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Having been in the glass business for about 40 years here is how we did it. Do not attempt to remove the glass or to remove any glazing that doesn't come off with the flick of a putty knife. If you do these things you'll be replacing broken panes. Remove loose glazing, clean the area well and apply the glazing compound. I agree with some of the other suggestions if you're looking for the "ultimate" job. It all depend on how much time you're willing to spend. My method should last until you are ready to replace the windows. Good luck....I hated re-glazing window sash.
 
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Old 06-26-15, 07:44 AM
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Thanks Johnam..I really do not want to make this anymore difficult than it needs to be to get good results..I'll see how enthusiastic I am when I'm ready to start
 
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Old 06-26-15, 07:49 AM
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I would have used the original kilz. I've been reading some spotty reviews for kilz2. The old paint is latex..only a few chips remain, so I'm hoping a few scrapes might dislodge the remainder. The paint has flaked off to the point where all the glazing is gone, and the wood is 90% bare wood..if you could suggest a one shot primer for the whole she-bang, I'm all ears
 
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Old 06-26-15, 08:47 AM
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There really isn't any substitute for the correct primer. I'd use a dedicated exterior wood primer on the windows, something like SWP's A-100 primer. You could get by using oil base kilz on the windows although it might not hold up as long as a 'long' primer that takes longer to dry giving it the ability to suck into the wood deeper.
 
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Old 06-26-15, 09:07 AM
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Great! And I can use that as a one-shot overall primer for the sash and the area I'm going to lay my glazing in right?
 
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Old 06-26-15, 09:13 AM
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Yes, it can be used for both the raw wood and as a primer over the glazing once it skins over.
 
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Old 06-26-15, 09:29 AM
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Thanks again for all your help!
 
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Old 06-26-15, 09:29 AM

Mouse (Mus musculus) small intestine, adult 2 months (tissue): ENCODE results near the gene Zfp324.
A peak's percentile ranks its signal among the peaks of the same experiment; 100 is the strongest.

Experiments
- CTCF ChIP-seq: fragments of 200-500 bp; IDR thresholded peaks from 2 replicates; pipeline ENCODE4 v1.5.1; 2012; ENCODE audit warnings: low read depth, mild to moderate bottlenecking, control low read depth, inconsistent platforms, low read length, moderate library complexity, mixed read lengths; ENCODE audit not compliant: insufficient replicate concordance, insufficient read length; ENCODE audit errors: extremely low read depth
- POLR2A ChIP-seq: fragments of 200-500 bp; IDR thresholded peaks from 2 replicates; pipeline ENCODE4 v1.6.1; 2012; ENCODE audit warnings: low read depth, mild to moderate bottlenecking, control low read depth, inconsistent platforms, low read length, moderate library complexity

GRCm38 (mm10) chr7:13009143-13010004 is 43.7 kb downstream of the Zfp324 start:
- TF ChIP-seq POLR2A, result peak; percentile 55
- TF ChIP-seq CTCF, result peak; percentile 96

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Most homeowners can't help themselves and don't wait long enough between applying the glazing and priming & painting. They just want to get it done so bad that they ignore the reason it is good to wait. So I'm glad that in post #7 you mentioned waiting a week.
 
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Old 06-26-15, 09:34 AM
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I'm doing the painting room by room, so I figure I'll get the window primed, rip out old carpet and paint and then come back to the glazing, set the glaze and go to next room and prime the window and then do the same as the above. I'll come back and lay the exterior paint on all the windows after all the rooms are painted..
 
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Old 06-26-15, 09:37 AM
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Sounds like a plan
I usually prime the glazing the next day BUT most customers want the job done NOW
 
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Old 06-26-15, 09:43 AM
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Not waiting is not as big of a deal with Alkyd oil based paints... as long as its skimmed over enough that it doesn't get in your brush, right?

I've seen where paint peels off the glazing like a snake skin... but that was probably someone who skips the primer and puts a latex paint over oily glazing 60 seconds after they applied it.
 
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Old 06-26-15, 10:26 AM
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ya, you definitely need to wait longer if using a latex primer! I guess anyone that applies latex paint directly to wet glazing better take the money and run ...... fast
 
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Old 06-26-15, 04:52 PM
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Ok, I'm confused..do I..

1. Prime raw sash with A-100, let dry, lay in glaze, let skin, paint over glaze and window again with A-100, let dry, paint with exterior latex

Or

2. Prime raw sash with A-100, let dry, lay in glaze, let skin, paint over glaze and window with exterior latex

I guess I'm confused if I need to prime coat the sash before and apply again to the whole thing after the glaze skins.
 
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Old 06-27-15, 04:04 AM
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While some don't prime the glazing, it is always best to prime the glazing prior to applying paint, go with option #1.
 
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Old 06-27-15, 05:59 PM
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You may want to check out "Sarco" sash glazing putty. It is what many restoration pros use for historic wood window work. The manufacturer actually recommends NOT priming it.

Another trick is to use a sprinkling of "whiting", (calcium carbonate, or chalk) over the freshly installed glazing compound if it appears too oily on the surface. It can also be helpful to dip your glazing knife in paint thinner prior to making the last stroke over the putty as it develops less drag on the surface.

Although others may have had luck with DAP, I have not been particularly impressed with its performance. Definitely do not use their product in the caulking tube.

A well done glazing job is becoming a difficult thing to get done, even from a professional glass shop.
 
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Old 06-28-15, 03:44 AM
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Thanks for the tips Calvert..really appreciate the suggestions. I'll have a look at the Sarco product
 
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Old 06-28-15, 04:27 AM
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I don't believe I've ever used the Sarco glazing but I am partial to SWP's 66 Glazing as it isn't as oily as DAP .... which helps keep my fingers cleaner I also don't care for the caulking tube type glazing. I typically roll the glazing up in my hand, form a long tube [kind of like a short fat pencil] and press it into place and then use a flexible putty knife to dress it off. Many like a glazing knife but I've always found a putty knife to work better. I'll also dip the knife in mineral spirits when/if needed.
 
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Old 06-28-15, 09:07 AM
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Thanks about the mineral spirits tip was gonna ask that next